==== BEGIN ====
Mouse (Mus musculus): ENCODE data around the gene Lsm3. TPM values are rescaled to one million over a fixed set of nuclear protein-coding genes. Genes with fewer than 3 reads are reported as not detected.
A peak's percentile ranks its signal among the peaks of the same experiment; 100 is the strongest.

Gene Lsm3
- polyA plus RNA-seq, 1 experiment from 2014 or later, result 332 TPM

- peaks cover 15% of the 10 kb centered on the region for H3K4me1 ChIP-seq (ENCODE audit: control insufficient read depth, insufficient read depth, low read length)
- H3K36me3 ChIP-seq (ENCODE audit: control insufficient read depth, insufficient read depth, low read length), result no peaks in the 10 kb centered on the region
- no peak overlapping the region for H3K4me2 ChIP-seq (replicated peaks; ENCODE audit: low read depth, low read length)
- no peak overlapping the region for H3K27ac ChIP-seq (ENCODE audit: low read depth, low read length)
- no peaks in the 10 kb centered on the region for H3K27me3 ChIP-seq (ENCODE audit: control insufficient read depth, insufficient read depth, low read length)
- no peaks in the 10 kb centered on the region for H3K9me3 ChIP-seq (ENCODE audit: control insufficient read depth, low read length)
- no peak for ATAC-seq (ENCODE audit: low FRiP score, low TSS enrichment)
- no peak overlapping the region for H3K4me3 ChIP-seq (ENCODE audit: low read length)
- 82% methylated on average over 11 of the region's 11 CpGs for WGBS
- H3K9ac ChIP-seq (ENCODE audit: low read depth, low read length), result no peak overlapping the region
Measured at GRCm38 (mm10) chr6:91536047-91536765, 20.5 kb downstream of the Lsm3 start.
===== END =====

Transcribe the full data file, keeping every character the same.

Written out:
Mouse (Mus musculus): ENCODE data around the gene Lsm3. TPM values are rescaled to one million over a fixed set of nuclear protein-coding genes. Genes with fewer than 3 reads are reported as not detected.
A peak's percentile ranks its signal among the peaks of the same experiment; 100 is the strongest.

Gene Lsm3
- polyA plus RNA-seq, 1 experiment from 2014 or later, result 332 TPM

- peaks cover 15% of the 10 kb centered on the region for H3K4me1 ChIP-seq (ENCODE audit: control insufficient read depth, insufficient read depth, low read length)
- H3K36me3 ChIP-seq (ENCODE audit: control insufficient read depth, insufficient read depth, low read length), result no peaks in the 10 kb centered on the region
- no peak overlapping the region for H3K4me2 ChIP-seq (replicated peaks; ENCODE audit: low read depth, low read length)
- no peak overlapping the region for H3K27ac ChIP-seq (ENCODE audit: low read depth, low read length)
- no peaks in the 10 kb centered on the region for H3K27me3 ChIP-seq (ENCODE audit: control insufficient read depth, insufficient read depth, low read length)
- no peaks in the 10 kb centered on the region for H3K9me3 ChIP-seq (ENCODE audit: control insufficient read depth, low read length)
- no peak for ATAC-seq (ENCODE audit: low FRiP score, low TSS enrichment)
- no peak overlapping the region for H3K4me3 ChIP-seq (ENCODE audit: low read length)
- 82% methylated on average over 11 of the region's 11 CpGs for WGBS
- H3K9ac ChIP-seq (ENCODE audit: low read depth, low read length), result no peak overlapping the region
Measured at GRCm38 (mm10) chr6:91536047-91536765, 20.5 kb downstream of the Lsm3 start.